Grammar Lesson of the Day: redundancy

Grammar Lesson of the Day: RedundancyThe word redundant suggests a wave that keeps splashing over the side of the boat, over and over.  We use it to signify something unnecessary because it has already been said or done.  It is not the same as repetition, which can be extraordinarily effective.Redundancies in poor writing occur most often when the meaning of an adverb is already implied by the verb.  They can lead to real silliness:“Successfully foiled again!” snarled Mr. Whiplash, st … [Read more...]

Word of the Day: slack

Word of the Day: slack.Have you ever noticed that there aren’t any words in French or Spanish that begin with sl-?  There weren’t any in Latin, either.  Every language rules out certain combinations of consonants, as being too hard to pronounce.  Hawaiian rules them all out!  You never get two consonants together in Hawaiian, but you sure get a lot of vowels to make up for them.Now then, we know that the English language is a cousin of French and Spanish – and Latin.  Either Latin lost al … [Read more...]

Grammar Lesson of the Day: because

Grammar Lesson of the Day: because.Some years ago I began to notice that my college freshmen had all gotten a very strange idea.  They had been taught that one must never begin a sentence with the word because.  I have no idea where high school teachers came up with this one.  It is like alligators in the Manhattan sewers, or aliens landing in Roswell.  Some kook huddled in a condemned building says it, and all at once everybody “knows” it, though it is not in the slightest bit true. … [Read more...]

Grammar Lesson of the Day: Pronominal Case

Grammar Lesson of the Day: Pronominal Case.I watch a lot of Saint Louis Cardinals baseball games, and though the broadcasters are splendid fellows who know the game and are a delight to listen to, whenever they utter a sentence in which two pronouns appear as objects, they get them wrong.  Oh for the days when only somebody putting on hoity-toity airs would say, “Oh, darling, it was such a trial for Beauregard and I, you’ll never know!”  That was what grammarians call being hyper-correct; you … [Read more...]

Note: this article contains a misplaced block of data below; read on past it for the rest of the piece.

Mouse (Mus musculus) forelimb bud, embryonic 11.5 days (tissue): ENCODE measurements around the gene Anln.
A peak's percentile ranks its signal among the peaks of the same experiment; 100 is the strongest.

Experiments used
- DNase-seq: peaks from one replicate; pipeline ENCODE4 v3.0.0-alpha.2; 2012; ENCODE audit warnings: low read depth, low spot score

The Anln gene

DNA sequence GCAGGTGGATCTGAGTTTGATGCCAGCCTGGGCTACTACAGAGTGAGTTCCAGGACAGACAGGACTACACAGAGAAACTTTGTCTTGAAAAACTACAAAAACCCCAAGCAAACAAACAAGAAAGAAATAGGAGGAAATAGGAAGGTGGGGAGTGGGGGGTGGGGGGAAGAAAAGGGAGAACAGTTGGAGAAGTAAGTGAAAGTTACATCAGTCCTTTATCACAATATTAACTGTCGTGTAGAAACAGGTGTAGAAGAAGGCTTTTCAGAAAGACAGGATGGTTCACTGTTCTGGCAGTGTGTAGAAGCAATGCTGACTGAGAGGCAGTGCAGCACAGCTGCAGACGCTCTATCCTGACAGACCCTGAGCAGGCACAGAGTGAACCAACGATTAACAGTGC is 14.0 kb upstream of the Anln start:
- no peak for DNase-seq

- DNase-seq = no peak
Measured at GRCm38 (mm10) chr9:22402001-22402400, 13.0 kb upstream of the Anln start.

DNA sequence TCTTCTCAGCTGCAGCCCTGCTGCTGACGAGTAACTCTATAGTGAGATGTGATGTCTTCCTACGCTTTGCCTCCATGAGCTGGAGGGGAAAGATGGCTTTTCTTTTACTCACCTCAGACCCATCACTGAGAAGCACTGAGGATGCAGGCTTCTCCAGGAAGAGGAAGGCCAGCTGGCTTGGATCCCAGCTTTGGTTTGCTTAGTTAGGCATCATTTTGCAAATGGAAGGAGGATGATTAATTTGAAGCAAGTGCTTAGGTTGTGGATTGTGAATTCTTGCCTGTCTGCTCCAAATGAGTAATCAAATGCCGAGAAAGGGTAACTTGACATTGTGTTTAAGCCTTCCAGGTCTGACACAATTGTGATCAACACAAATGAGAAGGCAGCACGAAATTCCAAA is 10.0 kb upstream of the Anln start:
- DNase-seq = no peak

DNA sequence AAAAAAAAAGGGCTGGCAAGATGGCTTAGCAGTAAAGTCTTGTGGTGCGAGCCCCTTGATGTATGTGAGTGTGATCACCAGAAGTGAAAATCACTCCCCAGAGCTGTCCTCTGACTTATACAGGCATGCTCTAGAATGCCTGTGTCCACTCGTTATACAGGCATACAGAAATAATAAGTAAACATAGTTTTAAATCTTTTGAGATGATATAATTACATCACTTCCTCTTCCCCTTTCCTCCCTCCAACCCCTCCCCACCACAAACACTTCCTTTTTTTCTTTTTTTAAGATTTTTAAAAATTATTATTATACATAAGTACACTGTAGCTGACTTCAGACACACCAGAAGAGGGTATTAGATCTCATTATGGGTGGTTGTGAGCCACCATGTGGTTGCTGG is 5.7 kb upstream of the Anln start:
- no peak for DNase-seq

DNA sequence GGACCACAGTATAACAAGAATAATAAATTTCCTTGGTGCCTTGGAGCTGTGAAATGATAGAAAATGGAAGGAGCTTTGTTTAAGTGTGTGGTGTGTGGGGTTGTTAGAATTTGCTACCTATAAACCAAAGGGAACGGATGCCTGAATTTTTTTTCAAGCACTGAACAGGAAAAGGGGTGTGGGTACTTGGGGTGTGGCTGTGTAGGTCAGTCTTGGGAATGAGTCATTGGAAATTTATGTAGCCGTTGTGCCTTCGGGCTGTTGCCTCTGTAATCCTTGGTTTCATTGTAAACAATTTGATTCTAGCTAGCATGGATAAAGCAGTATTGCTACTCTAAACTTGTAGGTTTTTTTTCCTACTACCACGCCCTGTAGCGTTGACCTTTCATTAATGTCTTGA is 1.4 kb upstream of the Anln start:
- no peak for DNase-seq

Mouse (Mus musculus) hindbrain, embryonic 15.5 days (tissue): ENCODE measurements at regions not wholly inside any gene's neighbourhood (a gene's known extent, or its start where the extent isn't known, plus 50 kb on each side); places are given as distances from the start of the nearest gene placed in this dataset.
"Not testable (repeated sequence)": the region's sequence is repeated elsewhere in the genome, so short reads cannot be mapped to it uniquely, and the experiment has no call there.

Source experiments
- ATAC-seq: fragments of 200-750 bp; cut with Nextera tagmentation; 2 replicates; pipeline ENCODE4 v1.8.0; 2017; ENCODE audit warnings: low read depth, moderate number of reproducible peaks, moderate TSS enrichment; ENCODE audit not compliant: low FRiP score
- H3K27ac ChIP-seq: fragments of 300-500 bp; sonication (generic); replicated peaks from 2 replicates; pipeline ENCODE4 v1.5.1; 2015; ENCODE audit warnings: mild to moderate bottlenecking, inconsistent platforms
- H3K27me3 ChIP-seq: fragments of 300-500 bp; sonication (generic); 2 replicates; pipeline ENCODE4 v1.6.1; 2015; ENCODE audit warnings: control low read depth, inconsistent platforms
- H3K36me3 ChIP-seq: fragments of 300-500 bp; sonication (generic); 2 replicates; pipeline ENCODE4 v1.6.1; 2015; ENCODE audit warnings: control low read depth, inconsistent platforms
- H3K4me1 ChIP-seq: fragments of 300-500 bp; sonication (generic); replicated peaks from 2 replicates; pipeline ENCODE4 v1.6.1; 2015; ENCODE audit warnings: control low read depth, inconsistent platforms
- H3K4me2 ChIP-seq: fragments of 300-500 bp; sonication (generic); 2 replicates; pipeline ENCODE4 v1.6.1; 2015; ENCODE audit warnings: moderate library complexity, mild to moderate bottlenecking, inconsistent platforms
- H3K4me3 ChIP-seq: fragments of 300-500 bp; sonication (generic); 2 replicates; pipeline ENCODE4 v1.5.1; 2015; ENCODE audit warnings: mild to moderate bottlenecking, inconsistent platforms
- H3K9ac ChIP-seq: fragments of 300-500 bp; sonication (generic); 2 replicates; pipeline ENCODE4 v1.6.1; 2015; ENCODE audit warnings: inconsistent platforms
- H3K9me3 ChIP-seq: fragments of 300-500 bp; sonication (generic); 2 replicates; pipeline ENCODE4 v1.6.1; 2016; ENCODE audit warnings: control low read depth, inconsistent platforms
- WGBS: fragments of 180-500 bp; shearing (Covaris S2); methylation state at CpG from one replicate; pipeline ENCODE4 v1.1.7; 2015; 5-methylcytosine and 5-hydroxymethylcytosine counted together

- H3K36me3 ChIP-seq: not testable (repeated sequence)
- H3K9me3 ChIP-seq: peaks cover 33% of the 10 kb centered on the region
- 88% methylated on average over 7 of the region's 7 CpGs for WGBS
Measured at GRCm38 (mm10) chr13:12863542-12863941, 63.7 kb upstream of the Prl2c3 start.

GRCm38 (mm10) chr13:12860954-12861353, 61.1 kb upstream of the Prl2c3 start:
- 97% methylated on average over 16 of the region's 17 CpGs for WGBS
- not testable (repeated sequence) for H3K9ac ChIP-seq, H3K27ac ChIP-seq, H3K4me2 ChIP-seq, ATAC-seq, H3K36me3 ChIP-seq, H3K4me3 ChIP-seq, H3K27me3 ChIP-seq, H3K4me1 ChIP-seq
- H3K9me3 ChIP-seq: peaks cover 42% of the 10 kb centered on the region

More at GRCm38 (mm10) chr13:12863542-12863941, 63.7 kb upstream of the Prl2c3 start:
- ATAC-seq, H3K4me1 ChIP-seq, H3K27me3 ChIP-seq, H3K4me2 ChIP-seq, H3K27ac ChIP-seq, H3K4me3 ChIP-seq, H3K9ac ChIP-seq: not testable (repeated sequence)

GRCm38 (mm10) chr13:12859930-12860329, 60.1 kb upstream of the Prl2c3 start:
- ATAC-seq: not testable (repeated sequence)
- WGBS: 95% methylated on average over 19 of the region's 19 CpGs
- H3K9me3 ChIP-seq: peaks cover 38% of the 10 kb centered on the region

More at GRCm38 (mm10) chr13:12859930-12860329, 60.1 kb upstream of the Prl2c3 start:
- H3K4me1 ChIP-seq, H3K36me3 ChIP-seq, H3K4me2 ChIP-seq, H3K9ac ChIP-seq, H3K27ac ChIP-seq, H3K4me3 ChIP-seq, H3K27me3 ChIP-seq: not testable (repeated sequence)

The MPE Award (Maximum Possible Error) of the Day: Tris Speaker

Back in 1920, the New York Yankees, who had never won much of anything, acquired a big fellow named George Herman Ruth from the Boston Red Sox for a World Series to be named later (84 years later, to be precise).  George Herman had made quite a name for himself with the Red Sox, winning two games in the 1918 World Series, which the Sox took four games to two from the Cubs, and winning a fourteen inning 2-1 pitchers' duel against the Brooklyn Robins in the 1916 World Series, which the Sox also … [Read more...]

Word of the Day: science

Word of the Day: science“He’s a scientist and he’s OK, He sleeps all night and he works all day!”“I poison rats, I eat my lunch, I go to the lava-tree. Then back in my apartment I drink and watch TV.”“He’s a scientist and he’s OK, He sleeps all night and he works all day!”All right, all right, I know that scientists are human beings like the rest of us, and that what’s called science these days, knowledge of the natural world gained by hypothesis and experiment, has worked wo … [Read more...]

Word of the Day: beer

 Word of the Day: beer“Hey Matty, hey Matty,” said the football player down the hall to his groggy roommate, “what’s all this beeah on the flooah?”  I was a freshman at Princeton, and it was the first time I'd ever heard a Rhode Island accent in all its glory.We don’t know where the word beer comes from.  We think we know where the stuff itself comes from: ancient Mesopotamia.  Think about it.  Would you really want to drink the runoff in the canals and standing pools from the sl … [Read more...]

Word of the Day: antique

Word of the Day: antiqueNapoleon snorted that the British were a “nation of shopkeepers,” a comment in the venerable tradition of Frenchmen turning up le nez at the smell of the bluff beefeaters.  That’s why, in the wooing scene that concludes Shakespeare’s Henry V, the young English soldier-king pays court to the French princess Katherine by confessing outright that he’s just a plain man, that is to say, a plain man, and none of your finicky supercilious eyebrow-tweezing courtiers a la Franc … [Read more...]


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